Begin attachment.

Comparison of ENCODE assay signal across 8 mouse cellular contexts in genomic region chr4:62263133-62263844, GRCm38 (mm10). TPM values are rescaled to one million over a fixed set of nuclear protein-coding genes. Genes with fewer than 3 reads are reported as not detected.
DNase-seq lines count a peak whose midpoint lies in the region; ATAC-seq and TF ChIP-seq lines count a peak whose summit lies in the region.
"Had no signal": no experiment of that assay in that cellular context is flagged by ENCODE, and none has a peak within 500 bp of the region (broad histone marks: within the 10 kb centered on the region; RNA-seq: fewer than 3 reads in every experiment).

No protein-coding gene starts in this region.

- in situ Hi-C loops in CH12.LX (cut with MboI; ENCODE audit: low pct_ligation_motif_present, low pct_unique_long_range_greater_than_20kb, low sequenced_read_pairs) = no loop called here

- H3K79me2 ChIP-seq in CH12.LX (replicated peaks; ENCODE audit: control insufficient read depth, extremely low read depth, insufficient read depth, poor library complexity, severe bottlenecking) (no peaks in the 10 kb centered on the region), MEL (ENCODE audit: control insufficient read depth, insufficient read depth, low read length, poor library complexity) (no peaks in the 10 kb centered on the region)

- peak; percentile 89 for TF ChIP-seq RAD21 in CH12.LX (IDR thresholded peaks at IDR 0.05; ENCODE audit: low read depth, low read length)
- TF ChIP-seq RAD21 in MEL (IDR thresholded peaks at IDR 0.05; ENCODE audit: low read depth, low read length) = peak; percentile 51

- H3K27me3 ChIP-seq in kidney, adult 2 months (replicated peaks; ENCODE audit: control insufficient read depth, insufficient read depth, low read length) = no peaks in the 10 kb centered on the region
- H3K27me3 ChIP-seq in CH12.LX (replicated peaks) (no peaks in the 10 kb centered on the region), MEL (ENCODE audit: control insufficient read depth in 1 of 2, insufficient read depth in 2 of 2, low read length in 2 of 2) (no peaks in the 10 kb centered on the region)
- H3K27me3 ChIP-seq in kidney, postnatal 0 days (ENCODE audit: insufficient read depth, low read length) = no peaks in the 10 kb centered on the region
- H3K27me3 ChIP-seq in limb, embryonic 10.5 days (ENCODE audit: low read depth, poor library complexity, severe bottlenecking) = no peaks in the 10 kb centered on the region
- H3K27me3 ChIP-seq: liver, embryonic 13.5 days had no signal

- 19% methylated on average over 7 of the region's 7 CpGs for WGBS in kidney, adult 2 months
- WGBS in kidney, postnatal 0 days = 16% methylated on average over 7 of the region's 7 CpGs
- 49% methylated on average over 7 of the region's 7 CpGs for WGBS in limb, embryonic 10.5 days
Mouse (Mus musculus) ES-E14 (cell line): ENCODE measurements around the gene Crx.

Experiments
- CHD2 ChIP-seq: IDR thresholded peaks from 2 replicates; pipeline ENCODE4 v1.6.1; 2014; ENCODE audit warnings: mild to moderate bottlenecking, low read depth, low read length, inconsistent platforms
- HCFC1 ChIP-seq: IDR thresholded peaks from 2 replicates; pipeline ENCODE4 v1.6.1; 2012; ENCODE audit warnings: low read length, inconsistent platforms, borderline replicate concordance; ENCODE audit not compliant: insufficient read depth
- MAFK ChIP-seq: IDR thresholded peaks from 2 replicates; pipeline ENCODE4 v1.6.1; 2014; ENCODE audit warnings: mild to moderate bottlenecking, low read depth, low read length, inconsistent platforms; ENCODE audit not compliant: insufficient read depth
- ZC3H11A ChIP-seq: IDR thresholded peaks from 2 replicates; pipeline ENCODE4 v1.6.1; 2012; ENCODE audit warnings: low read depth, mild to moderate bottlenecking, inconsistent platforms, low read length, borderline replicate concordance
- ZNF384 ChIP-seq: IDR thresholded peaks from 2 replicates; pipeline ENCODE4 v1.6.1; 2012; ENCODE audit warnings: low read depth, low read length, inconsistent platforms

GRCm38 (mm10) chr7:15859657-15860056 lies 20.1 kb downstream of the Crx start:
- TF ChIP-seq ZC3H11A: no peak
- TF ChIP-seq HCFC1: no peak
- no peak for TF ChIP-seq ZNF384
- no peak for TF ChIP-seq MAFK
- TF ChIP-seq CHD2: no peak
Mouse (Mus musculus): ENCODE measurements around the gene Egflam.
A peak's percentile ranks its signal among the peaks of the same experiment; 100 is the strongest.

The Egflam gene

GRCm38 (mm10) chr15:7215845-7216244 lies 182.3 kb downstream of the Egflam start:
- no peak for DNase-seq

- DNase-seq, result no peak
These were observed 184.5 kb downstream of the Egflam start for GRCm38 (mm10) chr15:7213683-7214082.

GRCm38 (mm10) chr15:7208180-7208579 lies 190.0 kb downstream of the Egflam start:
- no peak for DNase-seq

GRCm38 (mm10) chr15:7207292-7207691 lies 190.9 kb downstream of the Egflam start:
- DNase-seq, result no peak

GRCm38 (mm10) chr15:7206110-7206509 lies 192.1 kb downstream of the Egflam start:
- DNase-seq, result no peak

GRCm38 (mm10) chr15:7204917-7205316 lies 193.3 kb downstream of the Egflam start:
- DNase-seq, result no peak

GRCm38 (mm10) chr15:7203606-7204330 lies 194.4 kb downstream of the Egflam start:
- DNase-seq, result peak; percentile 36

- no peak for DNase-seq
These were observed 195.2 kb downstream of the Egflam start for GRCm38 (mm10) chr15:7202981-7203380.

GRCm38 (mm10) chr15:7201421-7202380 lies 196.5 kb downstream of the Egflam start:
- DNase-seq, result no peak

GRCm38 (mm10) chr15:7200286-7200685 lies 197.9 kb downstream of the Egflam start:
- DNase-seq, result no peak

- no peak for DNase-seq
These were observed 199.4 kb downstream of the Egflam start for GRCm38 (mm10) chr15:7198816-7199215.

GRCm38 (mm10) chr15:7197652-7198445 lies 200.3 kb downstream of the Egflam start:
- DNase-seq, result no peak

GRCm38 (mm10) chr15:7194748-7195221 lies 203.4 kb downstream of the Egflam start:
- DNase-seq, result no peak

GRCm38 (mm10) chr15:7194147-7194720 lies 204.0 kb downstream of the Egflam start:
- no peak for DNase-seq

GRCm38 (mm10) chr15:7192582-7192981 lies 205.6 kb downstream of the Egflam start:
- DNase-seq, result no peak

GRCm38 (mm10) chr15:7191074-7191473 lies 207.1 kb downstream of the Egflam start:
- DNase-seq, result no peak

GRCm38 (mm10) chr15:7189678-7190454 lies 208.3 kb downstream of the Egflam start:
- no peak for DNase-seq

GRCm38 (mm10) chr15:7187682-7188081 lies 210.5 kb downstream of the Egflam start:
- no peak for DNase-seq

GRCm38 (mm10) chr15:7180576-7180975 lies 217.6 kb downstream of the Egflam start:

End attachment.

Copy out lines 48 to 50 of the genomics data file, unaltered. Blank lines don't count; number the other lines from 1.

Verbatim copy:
These were observed 195.2 kb downstream of the Egflam start for GRCm38 (mm10) chr15:7202981-7203380.

GRCm38 (mm10) chr15:7201421-7202380 lies 196.5 kb downstream of the Egflam start:
- DNase-seq, result no peak